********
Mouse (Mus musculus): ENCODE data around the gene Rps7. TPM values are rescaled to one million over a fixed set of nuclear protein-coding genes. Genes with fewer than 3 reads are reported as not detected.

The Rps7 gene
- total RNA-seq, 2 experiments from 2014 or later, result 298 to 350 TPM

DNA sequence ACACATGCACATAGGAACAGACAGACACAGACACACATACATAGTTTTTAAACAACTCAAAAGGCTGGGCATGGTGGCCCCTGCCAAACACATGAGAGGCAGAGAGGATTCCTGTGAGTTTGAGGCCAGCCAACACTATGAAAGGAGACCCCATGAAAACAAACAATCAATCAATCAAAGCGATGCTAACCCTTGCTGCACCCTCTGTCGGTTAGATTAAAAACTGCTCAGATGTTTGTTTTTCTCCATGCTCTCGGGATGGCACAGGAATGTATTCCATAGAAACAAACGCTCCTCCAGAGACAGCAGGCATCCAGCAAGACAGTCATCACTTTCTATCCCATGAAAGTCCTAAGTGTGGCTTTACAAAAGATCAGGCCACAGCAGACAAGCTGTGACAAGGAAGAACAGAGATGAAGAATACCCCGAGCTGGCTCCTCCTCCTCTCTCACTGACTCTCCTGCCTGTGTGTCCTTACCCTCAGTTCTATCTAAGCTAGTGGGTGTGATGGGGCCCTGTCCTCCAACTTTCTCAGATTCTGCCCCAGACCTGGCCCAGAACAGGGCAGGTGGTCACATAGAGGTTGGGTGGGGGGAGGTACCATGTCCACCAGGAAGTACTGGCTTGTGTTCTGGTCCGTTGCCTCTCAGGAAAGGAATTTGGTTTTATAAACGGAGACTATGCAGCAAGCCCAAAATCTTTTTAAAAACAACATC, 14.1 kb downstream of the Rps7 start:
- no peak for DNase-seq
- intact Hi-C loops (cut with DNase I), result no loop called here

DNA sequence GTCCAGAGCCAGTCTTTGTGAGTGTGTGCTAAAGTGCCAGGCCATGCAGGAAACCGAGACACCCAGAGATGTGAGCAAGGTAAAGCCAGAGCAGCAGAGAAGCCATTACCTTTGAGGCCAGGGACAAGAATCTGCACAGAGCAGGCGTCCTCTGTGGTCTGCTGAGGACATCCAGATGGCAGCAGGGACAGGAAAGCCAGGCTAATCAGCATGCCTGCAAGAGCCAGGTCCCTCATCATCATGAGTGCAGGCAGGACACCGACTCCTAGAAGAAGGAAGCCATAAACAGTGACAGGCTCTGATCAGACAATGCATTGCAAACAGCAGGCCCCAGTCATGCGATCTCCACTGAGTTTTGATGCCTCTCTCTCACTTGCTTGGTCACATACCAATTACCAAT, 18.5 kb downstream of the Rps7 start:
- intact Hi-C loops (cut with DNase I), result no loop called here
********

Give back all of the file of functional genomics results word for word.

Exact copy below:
Mouse (Mus musculus): ENCODE data around the gene Rps7. TPM values are rescaled to one million over a fixed set of nuclear protein-coding genes. Genes with fewer than 3 reads are reported as not detected.

The Rps7 gene
- total RNA-seq, 2 experiments from 2014 or later, result 298 to 350 TPM

DNA sequence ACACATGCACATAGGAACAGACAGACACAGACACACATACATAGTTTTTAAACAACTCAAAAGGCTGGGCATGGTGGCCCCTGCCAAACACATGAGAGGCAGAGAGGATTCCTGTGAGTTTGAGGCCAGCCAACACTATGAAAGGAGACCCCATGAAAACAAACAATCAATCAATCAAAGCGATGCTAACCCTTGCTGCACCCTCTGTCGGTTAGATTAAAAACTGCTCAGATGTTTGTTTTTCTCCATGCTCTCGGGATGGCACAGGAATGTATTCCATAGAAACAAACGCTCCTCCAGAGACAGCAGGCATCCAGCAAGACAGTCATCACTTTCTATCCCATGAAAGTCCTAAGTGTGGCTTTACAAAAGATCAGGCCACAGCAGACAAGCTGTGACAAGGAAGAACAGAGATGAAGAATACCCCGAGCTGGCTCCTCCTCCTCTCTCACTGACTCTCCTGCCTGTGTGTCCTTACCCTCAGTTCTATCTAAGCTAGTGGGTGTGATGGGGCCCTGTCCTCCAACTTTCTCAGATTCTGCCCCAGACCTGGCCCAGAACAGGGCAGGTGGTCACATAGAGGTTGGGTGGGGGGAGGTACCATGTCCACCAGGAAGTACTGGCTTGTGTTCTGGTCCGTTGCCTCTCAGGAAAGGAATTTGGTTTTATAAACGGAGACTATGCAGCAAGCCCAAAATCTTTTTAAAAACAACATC, 14.1 kb downstream of the Rps7 start:
- no peak for DNase-seq
- intact Hi-C loops (cut with DNase I), result no loop called here

DNA sequence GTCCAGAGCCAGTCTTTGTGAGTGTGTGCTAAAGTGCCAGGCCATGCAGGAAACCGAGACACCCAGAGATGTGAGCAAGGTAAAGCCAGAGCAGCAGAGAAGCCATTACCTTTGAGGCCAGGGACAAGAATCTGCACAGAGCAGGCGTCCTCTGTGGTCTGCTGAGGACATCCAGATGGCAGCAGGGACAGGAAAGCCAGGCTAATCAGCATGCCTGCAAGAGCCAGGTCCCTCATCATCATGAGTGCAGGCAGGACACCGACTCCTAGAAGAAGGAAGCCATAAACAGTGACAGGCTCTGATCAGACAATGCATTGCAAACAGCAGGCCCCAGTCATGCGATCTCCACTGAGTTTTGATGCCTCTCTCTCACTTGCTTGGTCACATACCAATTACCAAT, 18.5 kb downstream of the Rps7 start:
- intact Hi-C loops (cut with DNase I), result no loop called here